Wednesday, 1 April 2015

Hollywood Babble On & On #1224: It's Just A Joke.

First South African comedian Trevor Noah was tapped to be the replacement for Jon Stewart at Comedy Central's The Daily Show.

Second came increased interest in this guy who most Americans have never seen, since he had only three Daily Show appearances before being crowned heir apparent. More people were tweeting about Noah than actually watch The Daily Show.

Then came the inevitable event for any comedian, close scrutiny of Noah's Twitter feed uncovered jokes, but not just any jokes, jokes that offended some people, by going outside the list of pre-approved subjects and targets.

Naturally this led to outrageous outrage that a comedian would dare to joke about something that might hurt the feelings of someone somewhere. Then comedian Patton Oswalt stepped in with an epic Twitter rant mocking those outraged at mockery.

Leading to Oswalt to be declared "Problematic" yet again by the authors of many an online think-piece.

This controversy taught me three important things.

1. It explains why Jon Stewart avoided doing ANYTHING where every single word he said wasn't pre-written and pre-scrutinized by a staff of 20 professional writers, producers, and probably a few lawyers. He learned to avoid talking or joking off the cuff, because it was nothing but trouble. Better to be silent and be thought a fool, than to speak, and remove all doubt, even better to have professionals do all the heavy lifting for you.
2. The post of Daily Show anchor is extremely important to the people who staff the Twitter outrage machine. This is because whether they actually watch the show or not, they use the Daily Show, and the hundreds of almost daily on-line think-pieces it inspires, to determine who or what they're supposed to be outraged at while not feeling like a censorious prig because they're the right kind of hip for following The Daily Show. For a host-apparent to violate their shibboleths must feel like a horrible betrayal.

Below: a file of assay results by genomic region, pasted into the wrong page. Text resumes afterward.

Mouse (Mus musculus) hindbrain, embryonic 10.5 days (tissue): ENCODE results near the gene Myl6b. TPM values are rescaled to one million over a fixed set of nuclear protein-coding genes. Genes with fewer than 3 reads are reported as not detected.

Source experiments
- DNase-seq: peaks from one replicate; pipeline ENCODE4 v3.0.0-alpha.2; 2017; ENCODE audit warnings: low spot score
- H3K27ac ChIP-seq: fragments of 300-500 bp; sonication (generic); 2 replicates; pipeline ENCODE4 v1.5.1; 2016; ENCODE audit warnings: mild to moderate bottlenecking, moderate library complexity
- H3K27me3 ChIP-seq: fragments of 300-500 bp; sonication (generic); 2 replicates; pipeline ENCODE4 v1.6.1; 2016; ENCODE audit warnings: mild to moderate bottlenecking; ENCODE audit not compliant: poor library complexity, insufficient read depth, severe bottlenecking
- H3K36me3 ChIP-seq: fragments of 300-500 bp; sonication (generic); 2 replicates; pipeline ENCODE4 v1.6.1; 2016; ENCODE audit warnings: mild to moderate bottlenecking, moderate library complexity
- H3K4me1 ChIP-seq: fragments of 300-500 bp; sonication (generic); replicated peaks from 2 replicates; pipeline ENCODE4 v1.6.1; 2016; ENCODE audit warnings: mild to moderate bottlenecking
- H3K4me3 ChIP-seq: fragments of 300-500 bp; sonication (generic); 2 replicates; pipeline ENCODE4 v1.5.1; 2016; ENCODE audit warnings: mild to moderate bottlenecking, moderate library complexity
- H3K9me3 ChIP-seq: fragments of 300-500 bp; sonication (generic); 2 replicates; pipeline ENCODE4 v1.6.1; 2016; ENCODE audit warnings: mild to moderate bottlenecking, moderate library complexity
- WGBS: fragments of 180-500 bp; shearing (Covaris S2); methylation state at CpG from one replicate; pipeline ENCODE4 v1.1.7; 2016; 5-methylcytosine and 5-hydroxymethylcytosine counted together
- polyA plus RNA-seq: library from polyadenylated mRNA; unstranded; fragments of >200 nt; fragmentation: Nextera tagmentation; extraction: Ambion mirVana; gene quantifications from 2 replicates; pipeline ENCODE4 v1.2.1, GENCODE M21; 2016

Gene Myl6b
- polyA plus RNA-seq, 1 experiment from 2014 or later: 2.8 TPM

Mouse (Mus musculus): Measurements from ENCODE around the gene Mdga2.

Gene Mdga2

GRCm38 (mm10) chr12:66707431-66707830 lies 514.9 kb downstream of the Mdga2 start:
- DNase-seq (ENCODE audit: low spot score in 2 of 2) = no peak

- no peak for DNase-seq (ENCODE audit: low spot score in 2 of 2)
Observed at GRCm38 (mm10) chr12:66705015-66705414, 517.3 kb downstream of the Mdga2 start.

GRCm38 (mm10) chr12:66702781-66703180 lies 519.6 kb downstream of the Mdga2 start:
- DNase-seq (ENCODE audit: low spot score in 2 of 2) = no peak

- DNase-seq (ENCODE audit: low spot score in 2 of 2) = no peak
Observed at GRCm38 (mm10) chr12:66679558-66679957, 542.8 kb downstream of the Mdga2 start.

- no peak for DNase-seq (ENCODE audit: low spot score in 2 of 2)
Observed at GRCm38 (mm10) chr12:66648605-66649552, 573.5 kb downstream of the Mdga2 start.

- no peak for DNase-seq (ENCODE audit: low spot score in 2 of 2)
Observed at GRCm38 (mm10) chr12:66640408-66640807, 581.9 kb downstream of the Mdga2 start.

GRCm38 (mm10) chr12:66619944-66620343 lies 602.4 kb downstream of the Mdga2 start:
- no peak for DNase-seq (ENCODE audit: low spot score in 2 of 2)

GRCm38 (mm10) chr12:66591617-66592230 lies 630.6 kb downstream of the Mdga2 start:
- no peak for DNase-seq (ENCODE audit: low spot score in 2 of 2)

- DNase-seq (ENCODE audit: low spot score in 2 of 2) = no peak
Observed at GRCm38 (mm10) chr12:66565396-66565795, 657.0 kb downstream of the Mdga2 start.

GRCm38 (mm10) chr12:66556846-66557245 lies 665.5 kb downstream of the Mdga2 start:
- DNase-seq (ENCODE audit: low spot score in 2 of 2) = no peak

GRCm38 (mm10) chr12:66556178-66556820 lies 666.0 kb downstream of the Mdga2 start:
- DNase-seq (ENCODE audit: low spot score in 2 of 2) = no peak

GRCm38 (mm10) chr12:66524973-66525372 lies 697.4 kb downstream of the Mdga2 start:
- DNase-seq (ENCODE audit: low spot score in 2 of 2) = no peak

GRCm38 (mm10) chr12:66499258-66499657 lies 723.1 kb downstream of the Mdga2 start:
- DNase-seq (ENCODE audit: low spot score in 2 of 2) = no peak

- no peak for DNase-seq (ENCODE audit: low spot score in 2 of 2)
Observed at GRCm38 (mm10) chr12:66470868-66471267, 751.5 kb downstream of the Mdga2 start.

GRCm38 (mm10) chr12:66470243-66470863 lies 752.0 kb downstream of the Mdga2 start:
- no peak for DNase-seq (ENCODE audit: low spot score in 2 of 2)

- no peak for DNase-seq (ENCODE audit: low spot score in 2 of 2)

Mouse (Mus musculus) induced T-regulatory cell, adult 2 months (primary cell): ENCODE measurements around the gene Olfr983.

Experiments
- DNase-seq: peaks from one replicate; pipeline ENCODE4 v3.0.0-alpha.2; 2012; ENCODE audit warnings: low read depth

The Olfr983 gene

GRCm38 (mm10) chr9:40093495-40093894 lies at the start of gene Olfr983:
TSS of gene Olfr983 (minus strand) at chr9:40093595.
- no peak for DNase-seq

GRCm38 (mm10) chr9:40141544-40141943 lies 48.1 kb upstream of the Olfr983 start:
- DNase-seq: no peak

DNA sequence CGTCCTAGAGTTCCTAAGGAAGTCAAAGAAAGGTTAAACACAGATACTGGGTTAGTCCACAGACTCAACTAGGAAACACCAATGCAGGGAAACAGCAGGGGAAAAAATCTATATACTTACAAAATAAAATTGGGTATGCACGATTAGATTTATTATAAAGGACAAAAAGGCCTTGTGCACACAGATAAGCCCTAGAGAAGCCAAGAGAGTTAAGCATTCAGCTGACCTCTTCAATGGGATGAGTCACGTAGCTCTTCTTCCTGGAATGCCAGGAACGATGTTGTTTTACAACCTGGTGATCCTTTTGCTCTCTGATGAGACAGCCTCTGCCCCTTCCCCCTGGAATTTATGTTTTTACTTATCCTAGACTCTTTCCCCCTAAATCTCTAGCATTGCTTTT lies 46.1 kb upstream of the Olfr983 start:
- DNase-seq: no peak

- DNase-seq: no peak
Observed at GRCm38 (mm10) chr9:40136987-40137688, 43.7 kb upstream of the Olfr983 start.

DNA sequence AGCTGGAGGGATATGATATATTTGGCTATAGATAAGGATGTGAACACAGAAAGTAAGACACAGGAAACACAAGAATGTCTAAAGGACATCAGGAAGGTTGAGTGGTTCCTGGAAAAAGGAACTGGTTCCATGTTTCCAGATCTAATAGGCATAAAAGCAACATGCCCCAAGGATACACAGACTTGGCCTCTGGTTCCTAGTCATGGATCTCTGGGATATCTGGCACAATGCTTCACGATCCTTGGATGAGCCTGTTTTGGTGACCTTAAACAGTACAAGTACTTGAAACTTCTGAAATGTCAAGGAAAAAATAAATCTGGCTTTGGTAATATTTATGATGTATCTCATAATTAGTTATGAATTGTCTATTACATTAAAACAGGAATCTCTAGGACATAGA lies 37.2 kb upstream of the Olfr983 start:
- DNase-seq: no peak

3. If Noah gets the same ratings as Jon Stewart, but doesn't get paid the exact same money that Jon Stewart got for the exact same job, then Comedy Central is irredeemably racist.


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1 comment:

  1. SpideyTerry2/4/15 2:50 am

    Personally, I don't care what Noah said, but considering "The Daily Show" writers have spent years denigrating those they disagree with (including accusing them of being racist simply for disagreeing with Obama), you'll excuse me if I enjoy taking some pot shots at him and the show for this. If I'm going to be outraged at anyone, though, I'm going to be outraged at Comedy Central for going out of their way to defend Noah when they previously wouldn't let "South Park" depict Muhammad standing in a doorway (and even bleeped out lines condemning those who cave in the face of terror).

    Incidentally, it doesn't really speak well for Noah that he's in the process of purging his Twitter feed. He might be reacting to the outrageously outraged brigade, but it'll be something to keep in mind months from now when he's being lionized as a "bold comedian who doesn't take crap from anyone."

    "Patton Oswalt stepped in with an epic Twitter rant"

    Just for the record, that had to be the whiniest display I had ever seen in my life. Getting a lecture from Oswalt about comedy is like getting a lecture from Bill Clinton about fidelity.